Bidding Process Corrupted for NYC Casino

MANHATTAN (CN) – State lawmakers ran a “political free-for-all,” with help from lobbyists, to select a vendor for New York City’s first casino, according to a report released Thursday by the state’s Inspector General. Though accepting campaign contributions from potential vendors was illegal, the three frontrunners in the deal, and their associates, gave more than $100,000 to elected officials during the bidding process, according to the 300-page report.




     Aqueduct Entertainment Group was chosen to run video slot machines at Aqueduct Racetrack in Queens, but it won the multi-billion dollar contract after elected officials competed for more than $100,000 in campaign donations, according to the report.
     Then-Gov. Eliot Spitzer created the process in 2008, allowing the governor, Senate majority leader and Assembly speaker to pick Aqueduct’s slot-machine vendor – without lobbying restrictions to keep the decision-makers honest, according to Inspector General Joseph Fisch’s report.
     “This process was doomed from the start, and at each turn our state leaders abdicated their public duty, failed to impose ethical restraints and focused on political gain at a cost of millions to New Yorkers,” Fisch said in a statement.
     “Unfortunately, and shamefully, consideration of what was in the public’s best interest, rather than the political interest of the decision makers, was a matter of militant indifference to them.”
     The OIG report claims that Gov. David Paterson, Senate Democratic Conference Leader John Sampson, Senate President Pro Tempore Malcolm Smith and Assembly Speaker Sheldon Silver all had a hand in scheme.
     The Inspector General’s Office says it began investigating within days of the Jan. 29, 2010, selection of AEG, and says Silver asked the office to review the entire bid process.
     Paterson dissolved the deal in February amid “public outcry,” and Genting New York was selected in August through a “streamlined process” run by state lottery, according to the OIG report.
     “The public outcry was prompted by news that Governor Paterson sought political backing from an AEG partner, the Reverend Floyd Flake, three days after AEG’s selection,” the OIG report states. “In addition, AEG offered the state $100 million less than other bidders. The inspector general determined that the governor’s meeting with Flake was ill-advised but found no evidence of a quid pro quo.”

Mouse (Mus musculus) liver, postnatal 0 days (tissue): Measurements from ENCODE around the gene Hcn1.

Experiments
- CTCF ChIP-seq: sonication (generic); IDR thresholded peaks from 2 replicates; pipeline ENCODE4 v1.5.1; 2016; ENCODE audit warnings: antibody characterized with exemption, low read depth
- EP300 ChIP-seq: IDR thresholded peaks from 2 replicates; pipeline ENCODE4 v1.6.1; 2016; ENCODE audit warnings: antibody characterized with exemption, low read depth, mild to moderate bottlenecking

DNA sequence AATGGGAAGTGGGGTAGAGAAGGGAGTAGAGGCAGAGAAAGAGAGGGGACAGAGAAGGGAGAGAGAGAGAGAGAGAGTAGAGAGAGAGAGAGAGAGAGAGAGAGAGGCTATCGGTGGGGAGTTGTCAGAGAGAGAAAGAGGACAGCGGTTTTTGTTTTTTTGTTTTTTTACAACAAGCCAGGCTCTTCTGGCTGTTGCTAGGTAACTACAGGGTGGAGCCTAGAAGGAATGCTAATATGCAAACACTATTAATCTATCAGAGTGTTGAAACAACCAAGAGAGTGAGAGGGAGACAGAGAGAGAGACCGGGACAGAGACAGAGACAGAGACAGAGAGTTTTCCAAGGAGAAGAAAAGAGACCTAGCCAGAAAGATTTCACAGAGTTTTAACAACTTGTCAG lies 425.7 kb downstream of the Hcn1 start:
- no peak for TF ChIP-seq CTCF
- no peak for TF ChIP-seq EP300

The report says that Silver did not actively participate in the selection process or veto the selection, though he allegedly had reservations about choosing AEG as the vendor.
     Instead, the speaker created a “poison pill” to delay the selection, at taxpayers’ expense, by imposing post hoc conditions, according to the report.
     The report recommends that New York eliminate the selection process, and create more restrictive measures “on all major contracts to ensure that they are competitive, transparent and fair.”
     The report found that the state budget director and lottery division warned Gov. Paterson that AEG was shaky financially, because it relied heavily on debt and had significant licensing issues, but the governor’s office ignored the lottery division’s attempt to organize the process.
     Paterson’s counsel, Peter Kiernan, never passed on the warning against AEG to the governor, so Paterson did not know about the agency’s concerns when he signed off on the selection, according to the report.
     Paterson’s assistant, David Johnson, who advocated for the deal, refused to testify before the Inspector General under his Fifth Amendment right.
     Secretary to the Governor Lawrence Schwartz claimed during his testimony that he did not remember why he ignored official vetting data.
     State Senate officials also gave AEG an unfair advantage by leaking their bid analyses to the company’s lobbyists, according to the report.
     The Office of the Inspector General claims that an assistant to Secretary to the Senate Angelo Aponte sent an email to an AEG lobbyist, attaching an internal memo detailing and analyzing all six competing bids.
     Sampson provided an AEG lobbyist with inside information and attended a February 2010 “victory party” with Smith and state Senator Eric Adams, chairman of the Racing and Wagering Committee, before AEG’s selection was official, according to the report.
     Though accepting campaign contributions from potential vendors was illegal, the Office of Inspector General found that the three frontrunners and their associates gave more than $100,000 to elected officials during the bidding process.
     Smith claimed to have recused himself from the selection process because he had a personal relationship with Flake, an AEG partner, but a paper trail shows that he continued to advocate for AEG and was kept in the loop by other officials, according to the report.

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